Bookmarking Personal History
One of my goals this year is to read (to completion) 12 books. This number seems absurdly low for a girl who used to read that many books in one week on summer vacation, but it’s a realistic reentry into a space I haven’t occupied for a while. I still read a lot of words, but they are rarely in full-book format. So before catching a plane to Utah last week, I scanned one of our bookcases and grabbed a fresh book off the top shelf, the shelf with the invisible label, “Books I purchased years ago with the intent of reading but haven’t quite gotten around to yet.”
I’m not a huge fan of folding the corners of book pages to mark my place, although I will in a pinch. There’s something about protecting the integrity of the page that’s important to me. Instead, I prefer to hold my place another way, perhaps with a receipt, an unused tissue or even a light pencil marking. This is not because I don’t own a bookmark. We are a household of readers and writers, which invariably means there is a collection of underused bookmarks scattered throughout the house. I just can’t ever seem to find one when I need one.
Our recent move provided me with the opportunity to gather several of these shifty objects and consolidate them into a single drawer in the living room, so when I picked up the book from the adjacent shelf, I was able to reach down and score a bookmark, too. The one I selected (for no conscious reason) is a textured ivory sleeve, smooth paper with traces of dirt and coffee around the edges, decorated with what appear to be Japanese characters. Two frayed ribbons, one pink and one red, spray from the open top. The sleeve contains two heavyweight paper bookmarks, bordered in gray and decorated on the front with delicate tree branches and blossoms in muted shades of brown and pink. On the back of each bookmark is a lengthy collection of characters completely foreign to me: six to eight columns each containing up to 25 icons.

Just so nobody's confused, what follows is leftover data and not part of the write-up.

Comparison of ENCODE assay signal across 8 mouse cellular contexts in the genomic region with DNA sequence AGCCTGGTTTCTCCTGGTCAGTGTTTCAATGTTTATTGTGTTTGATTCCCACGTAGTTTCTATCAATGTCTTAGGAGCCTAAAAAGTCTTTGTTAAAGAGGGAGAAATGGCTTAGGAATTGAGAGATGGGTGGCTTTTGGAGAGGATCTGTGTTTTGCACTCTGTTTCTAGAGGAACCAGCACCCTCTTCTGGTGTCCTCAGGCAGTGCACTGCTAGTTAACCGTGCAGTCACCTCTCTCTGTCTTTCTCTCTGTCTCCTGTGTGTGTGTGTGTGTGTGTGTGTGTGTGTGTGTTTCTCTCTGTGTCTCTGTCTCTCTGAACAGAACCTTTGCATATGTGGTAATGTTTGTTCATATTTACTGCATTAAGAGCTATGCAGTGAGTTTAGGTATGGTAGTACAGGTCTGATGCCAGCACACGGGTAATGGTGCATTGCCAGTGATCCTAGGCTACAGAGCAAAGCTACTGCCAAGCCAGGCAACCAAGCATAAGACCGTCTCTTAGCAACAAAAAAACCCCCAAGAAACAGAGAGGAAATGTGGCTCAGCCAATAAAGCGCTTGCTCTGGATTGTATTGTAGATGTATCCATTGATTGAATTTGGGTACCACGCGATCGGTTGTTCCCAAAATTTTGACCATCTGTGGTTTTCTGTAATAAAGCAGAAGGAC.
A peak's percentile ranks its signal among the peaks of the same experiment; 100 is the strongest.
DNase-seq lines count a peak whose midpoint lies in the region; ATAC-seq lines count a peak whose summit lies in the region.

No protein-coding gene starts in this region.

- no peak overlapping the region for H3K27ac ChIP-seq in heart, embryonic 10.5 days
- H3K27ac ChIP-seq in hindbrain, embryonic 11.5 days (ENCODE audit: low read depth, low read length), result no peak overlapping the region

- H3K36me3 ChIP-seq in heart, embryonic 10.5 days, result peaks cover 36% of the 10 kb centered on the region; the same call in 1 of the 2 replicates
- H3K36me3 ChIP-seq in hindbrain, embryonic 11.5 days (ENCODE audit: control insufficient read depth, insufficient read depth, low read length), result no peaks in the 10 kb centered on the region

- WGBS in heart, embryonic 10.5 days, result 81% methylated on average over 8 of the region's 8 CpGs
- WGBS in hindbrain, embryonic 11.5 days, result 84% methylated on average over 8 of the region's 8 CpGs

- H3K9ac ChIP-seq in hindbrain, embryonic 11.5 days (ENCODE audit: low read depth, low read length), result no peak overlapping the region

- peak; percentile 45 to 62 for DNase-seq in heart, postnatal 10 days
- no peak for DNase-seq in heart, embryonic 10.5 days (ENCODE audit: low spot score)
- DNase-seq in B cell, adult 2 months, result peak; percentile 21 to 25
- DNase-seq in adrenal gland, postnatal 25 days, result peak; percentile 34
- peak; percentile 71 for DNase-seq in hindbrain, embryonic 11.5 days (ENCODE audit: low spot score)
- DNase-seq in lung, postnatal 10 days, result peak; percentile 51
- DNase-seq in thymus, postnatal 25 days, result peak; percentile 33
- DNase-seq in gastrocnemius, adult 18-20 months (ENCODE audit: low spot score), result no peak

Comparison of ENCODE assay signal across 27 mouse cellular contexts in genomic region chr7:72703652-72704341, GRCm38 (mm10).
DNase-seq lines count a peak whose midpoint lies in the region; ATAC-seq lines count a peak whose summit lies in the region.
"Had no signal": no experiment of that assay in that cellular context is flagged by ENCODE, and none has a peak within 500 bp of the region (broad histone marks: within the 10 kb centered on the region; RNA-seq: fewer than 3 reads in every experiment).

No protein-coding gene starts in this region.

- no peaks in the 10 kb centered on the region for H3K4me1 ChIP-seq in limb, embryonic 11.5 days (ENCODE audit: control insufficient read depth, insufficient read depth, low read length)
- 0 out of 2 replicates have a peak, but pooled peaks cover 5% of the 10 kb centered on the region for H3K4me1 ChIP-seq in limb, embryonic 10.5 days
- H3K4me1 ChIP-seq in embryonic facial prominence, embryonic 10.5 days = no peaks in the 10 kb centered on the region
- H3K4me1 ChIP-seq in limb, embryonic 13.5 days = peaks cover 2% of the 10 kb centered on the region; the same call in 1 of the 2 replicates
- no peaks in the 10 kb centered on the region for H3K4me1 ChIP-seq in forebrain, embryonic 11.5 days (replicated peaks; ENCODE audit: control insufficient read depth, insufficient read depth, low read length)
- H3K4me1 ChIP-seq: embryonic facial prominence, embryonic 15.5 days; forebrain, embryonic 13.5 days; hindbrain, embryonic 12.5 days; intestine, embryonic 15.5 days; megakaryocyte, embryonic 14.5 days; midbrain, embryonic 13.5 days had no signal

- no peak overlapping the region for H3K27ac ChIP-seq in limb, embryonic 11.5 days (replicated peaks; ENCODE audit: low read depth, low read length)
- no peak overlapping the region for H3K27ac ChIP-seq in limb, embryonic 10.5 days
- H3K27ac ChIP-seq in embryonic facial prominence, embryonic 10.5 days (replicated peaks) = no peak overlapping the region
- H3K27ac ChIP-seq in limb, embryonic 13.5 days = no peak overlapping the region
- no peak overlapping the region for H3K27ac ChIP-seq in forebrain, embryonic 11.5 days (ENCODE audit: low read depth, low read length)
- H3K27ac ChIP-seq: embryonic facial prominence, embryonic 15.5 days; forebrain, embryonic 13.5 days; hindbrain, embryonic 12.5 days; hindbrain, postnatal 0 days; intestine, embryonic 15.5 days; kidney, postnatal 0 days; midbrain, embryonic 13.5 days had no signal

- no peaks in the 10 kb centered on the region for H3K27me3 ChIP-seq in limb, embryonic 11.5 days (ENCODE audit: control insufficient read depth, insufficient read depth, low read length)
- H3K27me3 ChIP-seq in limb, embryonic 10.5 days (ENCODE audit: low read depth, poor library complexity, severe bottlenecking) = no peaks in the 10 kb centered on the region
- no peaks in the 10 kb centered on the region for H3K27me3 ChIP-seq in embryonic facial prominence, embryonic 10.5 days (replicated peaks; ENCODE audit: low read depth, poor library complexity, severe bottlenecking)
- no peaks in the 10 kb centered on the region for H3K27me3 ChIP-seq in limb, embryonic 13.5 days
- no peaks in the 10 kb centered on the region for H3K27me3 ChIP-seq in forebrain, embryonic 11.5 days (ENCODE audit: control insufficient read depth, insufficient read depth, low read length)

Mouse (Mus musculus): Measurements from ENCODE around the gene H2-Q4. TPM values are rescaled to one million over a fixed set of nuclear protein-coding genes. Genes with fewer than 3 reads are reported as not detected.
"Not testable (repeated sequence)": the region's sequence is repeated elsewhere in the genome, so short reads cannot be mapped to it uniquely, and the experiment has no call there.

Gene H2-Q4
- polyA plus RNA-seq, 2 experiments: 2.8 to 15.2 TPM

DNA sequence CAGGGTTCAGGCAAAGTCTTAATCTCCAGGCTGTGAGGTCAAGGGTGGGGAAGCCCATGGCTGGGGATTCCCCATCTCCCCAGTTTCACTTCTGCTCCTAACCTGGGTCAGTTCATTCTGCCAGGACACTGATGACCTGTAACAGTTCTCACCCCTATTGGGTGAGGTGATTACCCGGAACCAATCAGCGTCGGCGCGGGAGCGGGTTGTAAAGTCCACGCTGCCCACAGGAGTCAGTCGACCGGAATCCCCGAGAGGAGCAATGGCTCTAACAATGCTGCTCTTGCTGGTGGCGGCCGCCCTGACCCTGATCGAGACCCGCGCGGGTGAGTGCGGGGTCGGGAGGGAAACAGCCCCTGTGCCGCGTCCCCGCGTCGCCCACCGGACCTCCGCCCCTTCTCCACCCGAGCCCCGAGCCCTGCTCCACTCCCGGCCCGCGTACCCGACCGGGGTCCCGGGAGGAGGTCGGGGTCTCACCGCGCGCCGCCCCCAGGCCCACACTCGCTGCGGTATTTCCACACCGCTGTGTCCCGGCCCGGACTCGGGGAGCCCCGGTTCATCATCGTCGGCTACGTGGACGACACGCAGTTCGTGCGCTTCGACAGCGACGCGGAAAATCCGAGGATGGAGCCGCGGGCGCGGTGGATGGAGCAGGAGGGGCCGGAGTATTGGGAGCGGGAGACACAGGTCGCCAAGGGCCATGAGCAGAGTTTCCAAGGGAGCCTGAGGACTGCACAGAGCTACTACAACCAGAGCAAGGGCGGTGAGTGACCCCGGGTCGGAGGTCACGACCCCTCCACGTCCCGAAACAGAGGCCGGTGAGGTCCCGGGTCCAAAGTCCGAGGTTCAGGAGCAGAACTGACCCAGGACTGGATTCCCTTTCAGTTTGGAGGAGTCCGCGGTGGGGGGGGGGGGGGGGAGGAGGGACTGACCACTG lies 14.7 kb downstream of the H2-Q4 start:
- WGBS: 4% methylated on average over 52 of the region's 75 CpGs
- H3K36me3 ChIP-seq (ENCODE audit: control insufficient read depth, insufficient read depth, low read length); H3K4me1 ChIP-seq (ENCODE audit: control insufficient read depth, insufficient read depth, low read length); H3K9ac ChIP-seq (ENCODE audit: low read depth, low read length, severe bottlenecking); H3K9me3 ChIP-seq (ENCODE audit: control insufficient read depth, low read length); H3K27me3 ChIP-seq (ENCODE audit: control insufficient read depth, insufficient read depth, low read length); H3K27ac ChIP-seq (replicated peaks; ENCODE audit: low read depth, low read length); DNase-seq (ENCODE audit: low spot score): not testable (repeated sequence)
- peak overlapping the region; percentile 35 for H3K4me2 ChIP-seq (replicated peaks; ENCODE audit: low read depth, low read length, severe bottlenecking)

I have no idea what these bookmarks say, nor do I have any idea how I acquired them. I do know I’ve carried them around with me for years–decades, even–and they might date back to high school, perhaps a graduation gift? It’s a mystery I prefer to leave unsolved, as their mere existence makes me happy, a reminder that my journey as a writer started years ago as a reader, that my love of letters and words in all their forms transcends language.
There are several other bookmarks in the drawer, including a lacquered sliver of bamboo decorated with ribbons, beads and an Anais Nin quote (a gift from M). Next to that are two metal sticks topped with green ribbons, identical except for the shade of green, and engraved with a George Eliot quote (one purchased for myself years ago in Boston, the other a gift to M more recently).
There is also another bookmark of mysterious origin, at least regarding part of its story. Looped around two ends of a slightly-frayed coral and gold ribbon are two metal objects, one a slatted page marker and the other a round charm depicting the S.S. Stavangerfjord. The ship’s name is also engraved in cursive script on the pointed marker.
I’m not sure exactly how this bookmark came into my possession, but I feel an immense responsibility to be its caretaker. My mother’s family is partly of Swedish descent, and more than 25 years ago, when my maternal grandfather’s aunt passed away, I was gifted her small sewing kit. At the time, in the late 1980s, embroidery thread friendship bracelets were all the rage, so passing on a collection of multi-colored string to the only tween girl in the family made sense. It’s probable the bookmark was tucked somewhere in that floral-and-wicker basket, which I still have and whose contents are worth exploring another day, but I can’t be sure. Too much time has passed, and my 12-year-old self was not as interested in travel lore and literary ghosts as I am today.
I’ve researched what history I can find on the S.S. Stavangerfjord, an ocean liner that carried passengers from Norway to the United States from 1918 to 1963. (It was briefly commandeered by the Germans, from 1940-1945, and used for troop transport before being returned to Norwegian American Lines.) Its main destination in North America was New York, although it often stopped in Nova Scotia en route from Europe. I’ve located passenger manifests from a few of its trans-Atlantic crossings, hoping to find clues to my ancestral roots. So far I’ve come up empty, but I’m still fascinated by the story.
So in addition to reading 12 new books this year, I’ll also continue to research the S.S. Stavangerfjord, hoping to find the link between the mysterious bookmark and me, both of us new immigrants to the Sonoran Desert, thousands of miles from home. –J.